Students of global warming know most plants flourish in an enriched carbon dioxide environment. They also know many plants will benefit from a longer growing season, when winter ends earlier and begins later with a warming so concentrated in the high latitudes and the cool season.
But prior research suggested these benefits would not transfer to some high-latitude species, since earlier thaws and warmer springs would result in a net loss of carbon from boreal spruce and tundra ecosystems.
A recent study counters that claim. As part of a major multiyear project, researchers measured carbon uptake in a heavily instrumented deciduous forest site in Saskatchewan, focusing on the trembling aspen, balsam poplar, and hazelnut species.
The aspen leaf emergence date was highly significantly correlated to higher spring air and soil temperatures. Likewise, the annual sequestration of carbon was related to spring warmth. Comparing their seasonal relationships to those based on annual data, they found spring temperature was more important in determining carbon sequestration than yearly average temperature.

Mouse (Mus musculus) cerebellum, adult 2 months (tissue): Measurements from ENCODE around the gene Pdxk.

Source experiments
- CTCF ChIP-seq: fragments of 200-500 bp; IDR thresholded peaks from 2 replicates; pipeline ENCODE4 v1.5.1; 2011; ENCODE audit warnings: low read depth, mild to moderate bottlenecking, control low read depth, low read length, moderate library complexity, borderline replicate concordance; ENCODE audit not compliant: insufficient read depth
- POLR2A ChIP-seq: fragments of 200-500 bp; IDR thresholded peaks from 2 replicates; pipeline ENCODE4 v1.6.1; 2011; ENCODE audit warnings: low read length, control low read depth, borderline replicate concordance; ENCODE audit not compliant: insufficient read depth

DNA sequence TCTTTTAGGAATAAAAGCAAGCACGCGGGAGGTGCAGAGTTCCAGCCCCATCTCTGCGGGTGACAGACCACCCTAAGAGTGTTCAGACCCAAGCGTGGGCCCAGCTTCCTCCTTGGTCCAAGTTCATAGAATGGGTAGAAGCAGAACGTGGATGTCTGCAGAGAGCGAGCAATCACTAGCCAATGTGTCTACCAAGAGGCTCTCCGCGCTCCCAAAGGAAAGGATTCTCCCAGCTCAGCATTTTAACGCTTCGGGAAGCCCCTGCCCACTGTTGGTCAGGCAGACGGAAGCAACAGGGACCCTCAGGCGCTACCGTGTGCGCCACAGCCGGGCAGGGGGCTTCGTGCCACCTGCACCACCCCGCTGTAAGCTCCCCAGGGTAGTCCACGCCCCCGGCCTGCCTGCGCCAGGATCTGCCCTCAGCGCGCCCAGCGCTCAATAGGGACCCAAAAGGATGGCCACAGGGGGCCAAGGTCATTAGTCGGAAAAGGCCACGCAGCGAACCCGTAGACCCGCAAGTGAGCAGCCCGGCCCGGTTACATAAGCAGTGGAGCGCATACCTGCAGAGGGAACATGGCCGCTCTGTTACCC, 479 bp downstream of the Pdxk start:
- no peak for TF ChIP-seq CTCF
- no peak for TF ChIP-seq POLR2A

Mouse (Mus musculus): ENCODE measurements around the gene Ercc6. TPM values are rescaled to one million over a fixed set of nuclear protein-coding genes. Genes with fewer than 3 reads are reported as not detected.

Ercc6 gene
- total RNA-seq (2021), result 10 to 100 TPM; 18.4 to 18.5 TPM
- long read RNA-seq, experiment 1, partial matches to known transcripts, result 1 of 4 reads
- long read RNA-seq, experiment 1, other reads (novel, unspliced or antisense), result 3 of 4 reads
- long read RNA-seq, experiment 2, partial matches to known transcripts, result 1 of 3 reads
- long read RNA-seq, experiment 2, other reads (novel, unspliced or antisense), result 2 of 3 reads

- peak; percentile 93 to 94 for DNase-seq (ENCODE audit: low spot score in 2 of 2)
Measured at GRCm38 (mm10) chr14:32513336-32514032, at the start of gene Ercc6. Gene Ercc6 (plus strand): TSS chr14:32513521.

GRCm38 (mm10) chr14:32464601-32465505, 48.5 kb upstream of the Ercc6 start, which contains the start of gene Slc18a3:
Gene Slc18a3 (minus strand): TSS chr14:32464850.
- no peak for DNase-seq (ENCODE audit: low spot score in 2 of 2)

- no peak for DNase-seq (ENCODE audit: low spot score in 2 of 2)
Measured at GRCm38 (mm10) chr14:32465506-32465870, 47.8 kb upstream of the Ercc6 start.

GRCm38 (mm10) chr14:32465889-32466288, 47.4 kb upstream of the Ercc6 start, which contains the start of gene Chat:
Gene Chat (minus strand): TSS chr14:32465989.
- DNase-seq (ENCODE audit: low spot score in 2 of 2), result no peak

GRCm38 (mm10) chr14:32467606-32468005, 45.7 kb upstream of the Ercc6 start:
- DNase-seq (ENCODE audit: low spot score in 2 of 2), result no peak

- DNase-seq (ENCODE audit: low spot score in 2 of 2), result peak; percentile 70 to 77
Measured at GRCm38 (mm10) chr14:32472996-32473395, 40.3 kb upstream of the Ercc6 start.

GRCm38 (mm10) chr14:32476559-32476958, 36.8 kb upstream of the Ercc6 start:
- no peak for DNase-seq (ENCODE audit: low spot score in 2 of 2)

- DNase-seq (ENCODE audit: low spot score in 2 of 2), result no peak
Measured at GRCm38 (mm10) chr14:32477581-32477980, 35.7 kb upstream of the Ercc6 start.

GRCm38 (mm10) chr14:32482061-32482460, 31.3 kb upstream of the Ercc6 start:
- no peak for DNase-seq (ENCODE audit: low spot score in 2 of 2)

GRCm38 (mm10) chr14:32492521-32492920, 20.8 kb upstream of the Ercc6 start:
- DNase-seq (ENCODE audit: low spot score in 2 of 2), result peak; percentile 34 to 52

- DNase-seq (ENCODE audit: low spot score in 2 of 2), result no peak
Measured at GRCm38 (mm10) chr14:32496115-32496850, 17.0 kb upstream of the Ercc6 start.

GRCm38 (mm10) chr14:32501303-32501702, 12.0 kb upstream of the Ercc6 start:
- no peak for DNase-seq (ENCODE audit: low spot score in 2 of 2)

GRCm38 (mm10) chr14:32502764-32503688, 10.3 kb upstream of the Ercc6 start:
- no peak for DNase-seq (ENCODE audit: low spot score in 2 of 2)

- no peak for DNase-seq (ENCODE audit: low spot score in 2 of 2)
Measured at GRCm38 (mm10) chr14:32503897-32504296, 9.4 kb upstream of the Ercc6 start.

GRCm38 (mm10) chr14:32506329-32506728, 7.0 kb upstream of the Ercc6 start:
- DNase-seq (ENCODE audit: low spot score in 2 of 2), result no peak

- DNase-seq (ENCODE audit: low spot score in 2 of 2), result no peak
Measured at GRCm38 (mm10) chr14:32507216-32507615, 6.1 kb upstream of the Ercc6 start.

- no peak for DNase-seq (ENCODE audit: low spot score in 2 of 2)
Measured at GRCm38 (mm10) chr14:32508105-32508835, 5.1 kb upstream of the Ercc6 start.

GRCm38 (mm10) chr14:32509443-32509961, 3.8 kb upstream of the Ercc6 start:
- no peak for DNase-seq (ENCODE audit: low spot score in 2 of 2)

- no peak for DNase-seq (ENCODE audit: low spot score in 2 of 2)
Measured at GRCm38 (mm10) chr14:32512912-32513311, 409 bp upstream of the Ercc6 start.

The last year of their published research was 1998, when the latest major El Niño event was in full force. In that season, they measured a doubling of carbon sequestration (along with much higher spring air temperatures and very early leaf emergence). The authors noted
these results are in contrast with findings at a boreal spruce site showing that earlier spring thaws can decrease carbon sequestration as a result of increased soil respiration. The large increase in carbon sequestration by this ecosystem is considered a significant and unexpected benefit from spring weather attributed to the 1997–98 [El Niño] event.
Black, T.A. et al., 2000. Increased carbon sequestration by a boreal deciduous forest in years with a warm spring. Geophysical Research Letters, 27, 1271-1274.